BEIJING — China's legislature authorized new guidelines Saturday to define and combat terrorism, inching closer to international practices as the nation grapples with a sporadically violent rebellion in Central Asian border lands.
The resolution clearly sets China's legal definition of terrorism and the steps for formally declaring groups and individuals terrorists and for freezing their assets. The measure should help law enforcement prosecute terrorists differently from other criminals and to promote international cooperation on terrorism, said Li Shouwei, a criminal law expert for the legislature.
"Our country faces a real threat from terrorist activities, and the long-term, complex and sharp counterterrorism struggle is increasingly prominent," Li told reporters after the legislative session.
Separatist sentiment among Uighurs, a Turkic and traditionally Muslim ethnic group, in China's western Xinjiang region has occasionally erupted in riots, bombings and other acts of violence. Despite pouring in billions of dollars in investment and the migration of millions of Han Chinese into the largely poor, remote territory, China has been unable to squelch the violence. A raid on a police station and an arson-stabbing attack took place in July.
Many attacks seem unsophisticated and directed against symbols of Chinese government power, like court houses or troop barracks. The government and some security experts say that the violence is becoming more indiscriminate and is being carried out by militants trained and based across the border in Pakistan and with possible links to other radical Islamic groups.
"Increasingly the Chinese government has realized it must work with international partners to fight the existing terrorist threat to China," said Rohan Gunaratna, a terrorism expert at Singapore's Nanyang Technological University.
While Beijing has sought for much of the past decade to link the situation in Xinjiang with the broader U.S.-led efforts to fight jihadist groups, Chinese methods have often undercut its quest for wider support. Instead of prosecuting Uighurs as terrorists, authorities have preferred to accuse them of "endangering national security," charges frequently used against political dissidents.
Beijing has also restricted the practice of Islam and bandied the terrorist label against the Dalai Lama and supporters of the Tibetan Buddhist leader who oppose Chinese rule.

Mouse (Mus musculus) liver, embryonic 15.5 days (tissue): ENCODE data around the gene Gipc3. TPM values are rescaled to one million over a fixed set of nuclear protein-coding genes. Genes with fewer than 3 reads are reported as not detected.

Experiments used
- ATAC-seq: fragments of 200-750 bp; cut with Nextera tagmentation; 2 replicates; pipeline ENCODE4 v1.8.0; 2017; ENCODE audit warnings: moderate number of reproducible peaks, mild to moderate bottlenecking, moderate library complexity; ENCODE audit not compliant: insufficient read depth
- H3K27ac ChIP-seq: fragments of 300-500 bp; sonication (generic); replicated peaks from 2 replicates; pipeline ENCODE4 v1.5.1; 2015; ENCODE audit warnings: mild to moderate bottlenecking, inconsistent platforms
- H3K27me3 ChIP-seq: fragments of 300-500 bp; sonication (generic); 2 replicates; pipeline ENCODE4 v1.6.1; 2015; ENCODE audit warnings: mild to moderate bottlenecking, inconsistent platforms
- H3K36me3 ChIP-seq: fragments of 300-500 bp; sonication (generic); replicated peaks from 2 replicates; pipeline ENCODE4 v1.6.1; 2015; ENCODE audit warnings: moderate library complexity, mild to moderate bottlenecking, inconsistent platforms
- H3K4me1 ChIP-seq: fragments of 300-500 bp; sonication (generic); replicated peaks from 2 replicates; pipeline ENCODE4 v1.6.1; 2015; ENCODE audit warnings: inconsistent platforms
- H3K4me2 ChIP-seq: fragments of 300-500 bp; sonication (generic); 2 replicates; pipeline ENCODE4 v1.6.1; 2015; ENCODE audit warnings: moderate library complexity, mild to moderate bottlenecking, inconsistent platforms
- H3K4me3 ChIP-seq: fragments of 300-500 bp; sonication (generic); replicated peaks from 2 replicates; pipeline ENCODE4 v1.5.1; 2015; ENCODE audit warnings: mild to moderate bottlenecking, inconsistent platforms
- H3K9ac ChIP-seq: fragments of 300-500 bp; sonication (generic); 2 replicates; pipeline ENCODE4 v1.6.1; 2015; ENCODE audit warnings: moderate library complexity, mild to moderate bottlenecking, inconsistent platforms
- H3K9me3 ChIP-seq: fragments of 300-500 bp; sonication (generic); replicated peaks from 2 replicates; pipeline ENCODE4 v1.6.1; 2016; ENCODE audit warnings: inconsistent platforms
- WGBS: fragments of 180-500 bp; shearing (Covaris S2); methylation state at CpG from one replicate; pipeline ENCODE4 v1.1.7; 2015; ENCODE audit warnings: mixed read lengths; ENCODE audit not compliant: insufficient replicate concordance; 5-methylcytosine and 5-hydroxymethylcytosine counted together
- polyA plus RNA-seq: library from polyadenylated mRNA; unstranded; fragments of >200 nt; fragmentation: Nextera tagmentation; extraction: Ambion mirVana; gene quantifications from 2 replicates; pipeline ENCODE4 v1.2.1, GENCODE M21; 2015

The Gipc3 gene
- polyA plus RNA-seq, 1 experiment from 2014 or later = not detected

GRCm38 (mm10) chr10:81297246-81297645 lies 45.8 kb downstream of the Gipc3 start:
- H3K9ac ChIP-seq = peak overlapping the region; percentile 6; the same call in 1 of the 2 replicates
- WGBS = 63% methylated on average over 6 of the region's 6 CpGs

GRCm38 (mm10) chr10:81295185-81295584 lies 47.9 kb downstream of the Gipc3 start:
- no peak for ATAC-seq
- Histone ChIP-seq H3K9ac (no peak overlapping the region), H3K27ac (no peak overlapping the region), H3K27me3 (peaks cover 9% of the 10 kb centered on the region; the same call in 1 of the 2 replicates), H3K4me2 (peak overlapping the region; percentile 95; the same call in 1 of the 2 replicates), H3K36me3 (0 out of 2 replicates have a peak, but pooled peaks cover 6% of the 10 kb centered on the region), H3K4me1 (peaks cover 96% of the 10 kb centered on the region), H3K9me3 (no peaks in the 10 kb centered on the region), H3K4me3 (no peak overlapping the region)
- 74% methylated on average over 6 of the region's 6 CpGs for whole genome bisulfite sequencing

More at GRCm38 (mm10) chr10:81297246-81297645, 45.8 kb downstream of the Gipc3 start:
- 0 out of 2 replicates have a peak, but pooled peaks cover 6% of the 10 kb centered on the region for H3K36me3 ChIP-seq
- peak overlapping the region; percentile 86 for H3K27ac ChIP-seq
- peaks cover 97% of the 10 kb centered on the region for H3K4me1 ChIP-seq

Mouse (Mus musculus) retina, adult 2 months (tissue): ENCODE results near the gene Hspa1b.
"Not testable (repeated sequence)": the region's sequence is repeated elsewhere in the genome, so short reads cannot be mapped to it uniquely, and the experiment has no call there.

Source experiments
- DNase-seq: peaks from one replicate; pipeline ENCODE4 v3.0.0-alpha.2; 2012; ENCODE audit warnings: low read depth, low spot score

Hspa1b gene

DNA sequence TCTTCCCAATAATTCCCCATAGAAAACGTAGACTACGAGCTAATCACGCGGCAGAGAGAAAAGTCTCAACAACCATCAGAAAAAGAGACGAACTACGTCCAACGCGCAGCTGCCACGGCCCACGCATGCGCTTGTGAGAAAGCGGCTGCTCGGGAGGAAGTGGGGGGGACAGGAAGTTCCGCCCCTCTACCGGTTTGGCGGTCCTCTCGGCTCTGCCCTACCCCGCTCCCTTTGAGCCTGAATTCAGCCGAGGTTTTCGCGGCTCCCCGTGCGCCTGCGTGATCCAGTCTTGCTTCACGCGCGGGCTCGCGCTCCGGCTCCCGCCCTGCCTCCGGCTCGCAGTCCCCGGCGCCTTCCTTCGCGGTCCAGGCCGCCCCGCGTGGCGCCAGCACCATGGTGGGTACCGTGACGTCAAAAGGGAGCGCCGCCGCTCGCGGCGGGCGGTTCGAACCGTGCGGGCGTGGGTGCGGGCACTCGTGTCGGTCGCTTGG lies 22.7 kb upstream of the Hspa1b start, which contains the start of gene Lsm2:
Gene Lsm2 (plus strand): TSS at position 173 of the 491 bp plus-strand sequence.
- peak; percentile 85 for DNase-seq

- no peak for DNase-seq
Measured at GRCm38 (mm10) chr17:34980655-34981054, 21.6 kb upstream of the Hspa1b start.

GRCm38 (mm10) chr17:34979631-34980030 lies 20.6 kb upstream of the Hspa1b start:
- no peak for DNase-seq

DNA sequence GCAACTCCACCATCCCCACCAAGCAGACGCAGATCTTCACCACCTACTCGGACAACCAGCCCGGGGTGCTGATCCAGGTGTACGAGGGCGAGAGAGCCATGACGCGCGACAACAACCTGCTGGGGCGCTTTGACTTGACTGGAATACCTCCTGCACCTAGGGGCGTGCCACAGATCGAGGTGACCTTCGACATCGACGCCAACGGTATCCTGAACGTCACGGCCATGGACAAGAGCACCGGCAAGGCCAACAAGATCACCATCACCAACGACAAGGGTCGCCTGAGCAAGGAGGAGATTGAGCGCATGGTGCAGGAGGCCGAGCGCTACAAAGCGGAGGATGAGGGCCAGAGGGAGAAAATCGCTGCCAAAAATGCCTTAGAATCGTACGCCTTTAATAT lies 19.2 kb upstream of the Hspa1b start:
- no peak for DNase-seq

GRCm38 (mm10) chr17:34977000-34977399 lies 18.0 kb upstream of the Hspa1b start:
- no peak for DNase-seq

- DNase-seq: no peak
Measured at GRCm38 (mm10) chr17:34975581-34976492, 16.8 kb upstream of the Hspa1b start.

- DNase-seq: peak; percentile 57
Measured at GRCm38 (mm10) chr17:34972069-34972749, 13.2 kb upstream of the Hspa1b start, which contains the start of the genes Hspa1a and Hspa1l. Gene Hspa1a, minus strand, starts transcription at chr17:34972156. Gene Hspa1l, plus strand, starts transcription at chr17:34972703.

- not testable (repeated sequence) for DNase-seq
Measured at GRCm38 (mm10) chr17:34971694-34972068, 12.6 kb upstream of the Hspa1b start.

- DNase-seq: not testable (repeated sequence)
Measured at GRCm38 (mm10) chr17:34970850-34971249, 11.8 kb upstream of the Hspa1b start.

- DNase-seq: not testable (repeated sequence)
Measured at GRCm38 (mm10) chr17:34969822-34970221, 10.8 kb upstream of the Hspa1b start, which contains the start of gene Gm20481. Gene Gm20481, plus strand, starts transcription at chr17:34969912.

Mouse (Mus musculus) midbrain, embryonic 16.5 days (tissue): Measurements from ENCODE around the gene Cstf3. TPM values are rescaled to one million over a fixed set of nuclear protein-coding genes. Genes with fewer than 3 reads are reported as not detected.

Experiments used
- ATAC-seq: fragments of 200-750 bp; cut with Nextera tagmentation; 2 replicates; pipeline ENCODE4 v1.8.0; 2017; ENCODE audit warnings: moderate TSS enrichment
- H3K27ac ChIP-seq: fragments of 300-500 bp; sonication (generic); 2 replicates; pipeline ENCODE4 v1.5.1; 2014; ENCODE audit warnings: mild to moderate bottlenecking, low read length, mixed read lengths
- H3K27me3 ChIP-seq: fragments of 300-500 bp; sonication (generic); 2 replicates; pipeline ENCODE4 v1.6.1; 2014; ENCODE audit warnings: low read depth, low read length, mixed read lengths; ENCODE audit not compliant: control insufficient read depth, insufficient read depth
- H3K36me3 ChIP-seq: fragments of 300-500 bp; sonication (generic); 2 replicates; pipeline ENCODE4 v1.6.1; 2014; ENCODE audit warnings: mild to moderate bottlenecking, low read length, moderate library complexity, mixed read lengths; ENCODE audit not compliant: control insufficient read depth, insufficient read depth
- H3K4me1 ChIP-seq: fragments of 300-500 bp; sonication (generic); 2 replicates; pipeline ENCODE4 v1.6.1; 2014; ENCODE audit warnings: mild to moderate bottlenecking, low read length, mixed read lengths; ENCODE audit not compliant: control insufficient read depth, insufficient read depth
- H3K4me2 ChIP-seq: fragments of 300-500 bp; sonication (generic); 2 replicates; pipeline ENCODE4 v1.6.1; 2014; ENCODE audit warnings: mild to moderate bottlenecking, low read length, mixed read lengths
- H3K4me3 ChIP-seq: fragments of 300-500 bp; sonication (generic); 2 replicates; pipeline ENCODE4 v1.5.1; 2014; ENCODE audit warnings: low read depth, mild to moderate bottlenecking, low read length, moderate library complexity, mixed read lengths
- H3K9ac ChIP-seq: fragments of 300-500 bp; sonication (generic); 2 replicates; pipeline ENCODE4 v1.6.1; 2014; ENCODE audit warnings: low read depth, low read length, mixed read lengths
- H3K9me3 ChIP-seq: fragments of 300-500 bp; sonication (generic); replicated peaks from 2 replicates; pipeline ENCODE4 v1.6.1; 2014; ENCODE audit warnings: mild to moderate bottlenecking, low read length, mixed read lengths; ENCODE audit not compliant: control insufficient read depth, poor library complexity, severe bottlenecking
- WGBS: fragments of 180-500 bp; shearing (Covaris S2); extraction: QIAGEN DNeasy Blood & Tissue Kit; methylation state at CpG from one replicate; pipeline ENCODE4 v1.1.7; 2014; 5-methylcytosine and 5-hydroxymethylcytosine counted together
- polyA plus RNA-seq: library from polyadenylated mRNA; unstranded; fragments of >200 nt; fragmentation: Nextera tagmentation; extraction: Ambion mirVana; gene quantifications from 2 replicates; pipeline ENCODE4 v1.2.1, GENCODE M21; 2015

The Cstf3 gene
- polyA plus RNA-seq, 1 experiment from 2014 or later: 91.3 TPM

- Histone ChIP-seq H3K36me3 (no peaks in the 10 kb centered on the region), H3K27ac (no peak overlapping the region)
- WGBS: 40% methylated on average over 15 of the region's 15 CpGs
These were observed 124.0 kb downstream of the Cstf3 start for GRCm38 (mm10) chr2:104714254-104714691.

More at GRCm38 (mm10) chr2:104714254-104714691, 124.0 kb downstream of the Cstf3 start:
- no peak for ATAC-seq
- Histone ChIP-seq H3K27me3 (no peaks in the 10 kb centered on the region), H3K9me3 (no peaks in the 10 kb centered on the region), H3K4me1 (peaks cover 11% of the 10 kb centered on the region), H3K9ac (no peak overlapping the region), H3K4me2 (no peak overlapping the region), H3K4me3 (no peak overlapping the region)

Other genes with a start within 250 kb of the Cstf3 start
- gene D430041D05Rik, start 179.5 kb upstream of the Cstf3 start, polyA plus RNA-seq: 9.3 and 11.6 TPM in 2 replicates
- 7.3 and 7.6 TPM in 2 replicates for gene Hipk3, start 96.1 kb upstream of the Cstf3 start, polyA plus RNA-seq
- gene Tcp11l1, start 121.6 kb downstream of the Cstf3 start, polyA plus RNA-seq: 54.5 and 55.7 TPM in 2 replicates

In a measure of its uneasiness with Beijing, the U.S. government refused to turn over Uighurs captured in Afghanistan and interned at Guantanamo Bay, though it repatriated the captured nationals of many other countries.
Pakistan, which abuts Xinjiang and is a long-term ally of China, generally assists Beijing in trying to clamp down on militant Uighur separatists. But the most radical groups, the Turkistan Islamic Party and its East Turkistan Islamic Movement offshoot, operate in Pakistan's tribal areas where Islamabad is unable or unwilling to act.
Gunaratna, the terrorism expert, said Beijing realizes it needs intelligence from Gulf coast countries, Germany and others to better deal with the Uighur threat.
The terrorism resolution is intended to bridge gaps between China and other countries. It defines terrorism as an act whose "goal is to create terror in society, harm public security or threaten national institutions and international organizations and by using violence, sabotage, intimidation and other methods to cause or intend to cause human casualties, great loss to property, harm to public infrastructure, chaos to the social order and other severe social damage."
Li, the criminal law expert, said the definition roughly aligned with those of other countries. Agencies involved in counterterrorism will apply that definition to determine which groups or individuals should be placed on terrorist lists, and once listed the government will freeze their assets, according to the resolution.
More importantly, Li said, the resolution helps to make sure that terrorists are charged as such and not with other crimes — an apparent reference to the prevailing practice of using state security charges instead of terrorism.
"By defining terrorist activities more clearly in regulations, it makes it easier to distinguish in practice terrorist crimes from other crimes," Li told reporters.
The measure itself is unlikely to end all differences. A host of government agencies, Communist Party bodies and the military are involved in counterterrorism and Xinjiang. Li suggested that differences among competing bodies meant that "the time is not mature for enacting a full counterterrorism law."
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